The Evolved Apprentice

How Evolution Made Humans Unique
Overview

Over the last three million years or so, our lineage has diverged sharply from those of our great ape relatives. Change has been rapid (in evolutionary terms) and pervasive. Morphology, life history, social life, sexual behavior, and foraging patterns have all shifted sharply away from other great apes. No other great ape lineage—including those of chimpanzees and gorillas—seems to have undergone such a profound transformation. In The Evolved Apprentice, Kim Sterelny argues that the divergence stems from the fact that humans gradually came to enrich the learning environment of the next generation. Humans came to cooperate in sharing information, and to cooperate ecologically and reproductively as well, and these changes initiated positive feedback loops that drove us further from other great apes.

Sterelny develops a new theory of the evolution of human cognition and human social life that emphasizes the gradual evolution of information sharing practices across generations and how information sharing transformed human minds and social lives. Sterelny proposes that humans developed a new form of ecological interaction with their environment, cooperative foraging, which led to positive feedback linking ecological cooperation, cultural learning, and environmental change. The ability to cope with the immense variety of human ancestral environments and social forms, he argues, depended not just on adapted minds but also on adapted developmental environments.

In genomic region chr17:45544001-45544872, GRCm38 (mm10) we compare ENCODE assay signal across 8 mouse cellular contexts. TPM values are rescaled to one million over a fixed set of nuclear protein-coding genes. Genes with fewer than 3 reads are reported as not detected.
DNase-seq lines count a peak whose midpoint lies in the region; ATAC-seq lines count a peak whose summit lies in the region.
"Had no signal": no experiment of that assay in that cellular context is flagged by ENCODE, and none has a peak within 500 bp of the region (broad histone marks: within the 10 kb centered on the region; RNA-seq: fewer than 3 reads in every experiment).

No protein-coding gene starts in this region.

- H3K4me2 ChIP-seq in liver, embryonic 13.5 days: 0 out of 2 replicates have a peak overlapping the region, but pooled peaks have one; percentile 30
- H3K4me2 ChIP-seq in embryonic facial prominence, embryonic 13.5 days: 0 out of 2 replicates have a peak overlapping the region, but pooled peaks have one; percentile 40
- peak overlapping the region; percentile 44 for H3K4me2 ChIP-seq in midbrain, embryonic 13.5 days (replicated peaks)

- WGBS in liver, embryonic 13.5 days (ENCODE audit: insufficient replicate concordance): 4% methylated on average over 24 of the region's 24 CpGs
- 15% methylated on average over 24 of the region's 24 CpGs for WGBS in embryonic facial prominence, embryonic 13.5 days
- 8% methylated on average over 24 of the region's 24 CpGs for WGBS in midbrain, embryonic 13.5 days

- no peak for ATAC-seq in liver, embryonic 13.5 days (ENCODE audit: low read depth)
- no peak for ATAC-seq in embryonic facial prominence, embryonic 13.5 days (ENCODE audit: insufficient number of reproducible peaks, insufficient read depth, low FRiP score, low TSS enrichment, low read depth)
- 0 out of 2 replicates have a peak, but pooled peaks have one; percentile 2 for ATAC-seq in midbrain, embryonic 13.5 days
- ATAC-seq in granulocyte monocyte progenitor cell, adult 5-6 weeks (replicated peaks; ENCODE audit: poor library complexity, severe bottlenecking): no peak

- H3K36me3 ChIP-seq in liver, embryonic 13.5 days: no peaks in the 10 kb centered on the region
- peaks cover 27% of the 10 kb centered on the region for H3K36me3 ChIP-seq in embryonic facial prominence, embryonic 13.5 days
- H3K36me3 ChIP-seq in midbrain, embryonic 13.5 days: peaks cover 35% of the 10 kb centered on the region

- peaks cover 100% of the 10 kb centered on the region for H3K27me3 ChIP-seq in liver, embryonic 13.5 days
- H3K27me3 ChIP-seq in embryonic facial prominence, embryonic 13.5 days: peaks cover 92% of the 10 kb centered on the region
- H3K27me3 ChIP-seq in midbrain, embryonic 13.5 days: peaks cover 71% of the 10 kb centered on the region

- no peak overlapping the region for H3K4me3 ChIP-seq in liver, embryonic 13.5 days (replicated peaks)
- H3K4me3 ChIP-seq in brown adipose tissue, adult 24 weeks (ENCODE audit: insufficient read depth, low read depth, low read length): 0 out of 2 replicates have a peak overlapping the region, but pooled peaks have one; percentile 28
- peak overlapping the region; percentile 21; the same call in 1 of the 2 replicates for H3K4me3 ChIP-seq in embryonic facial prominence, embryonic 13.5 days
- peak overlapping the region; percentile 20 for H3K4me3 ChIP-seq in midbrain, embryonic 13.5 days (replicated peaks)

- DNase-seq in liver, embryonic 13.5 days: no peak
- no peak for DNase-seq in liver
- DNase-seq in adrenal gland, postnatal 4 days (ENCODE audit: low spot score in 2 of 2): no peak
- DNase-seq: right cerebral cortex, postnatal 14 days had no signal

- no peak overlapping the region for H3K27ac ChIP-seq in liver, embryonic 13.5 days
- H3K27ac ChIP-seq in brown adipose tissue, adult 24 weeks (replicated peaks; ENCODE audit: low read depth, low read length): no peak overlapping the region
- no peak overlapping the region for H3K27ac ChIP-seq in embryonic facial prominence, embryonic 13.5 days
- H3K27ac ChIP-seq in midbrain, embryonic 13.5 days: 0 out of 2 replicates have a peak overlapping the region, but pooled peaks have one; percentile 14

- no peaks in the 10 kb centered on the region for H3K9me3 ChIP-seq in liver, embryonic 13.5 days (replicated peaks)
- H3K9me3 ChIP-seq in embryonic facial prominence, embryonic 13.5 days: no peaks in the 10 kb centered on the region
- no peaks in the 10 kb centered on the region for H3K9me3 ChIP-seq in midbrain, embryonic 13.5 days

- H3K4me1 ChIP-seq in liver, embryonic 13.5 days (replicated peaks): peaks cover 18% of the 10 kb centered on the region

Table of Contents

  1. Series Foreword
  2. Preface
  3. 1. The Challenge of Novelty
  4. 2. Accumulating Cognitive Capital
  5. 3. Adapted Individuals, Adapted Environments
  6. 4. The Human Cooperation Syndrome
  7. 5. Costs and Commitments
  8. 6. Signals, Cooperation, and Learning
  9. 7. From Skills to Norms
  10. 8. Cooperation and Conflict
  11. Notes
  12. References
  13. Index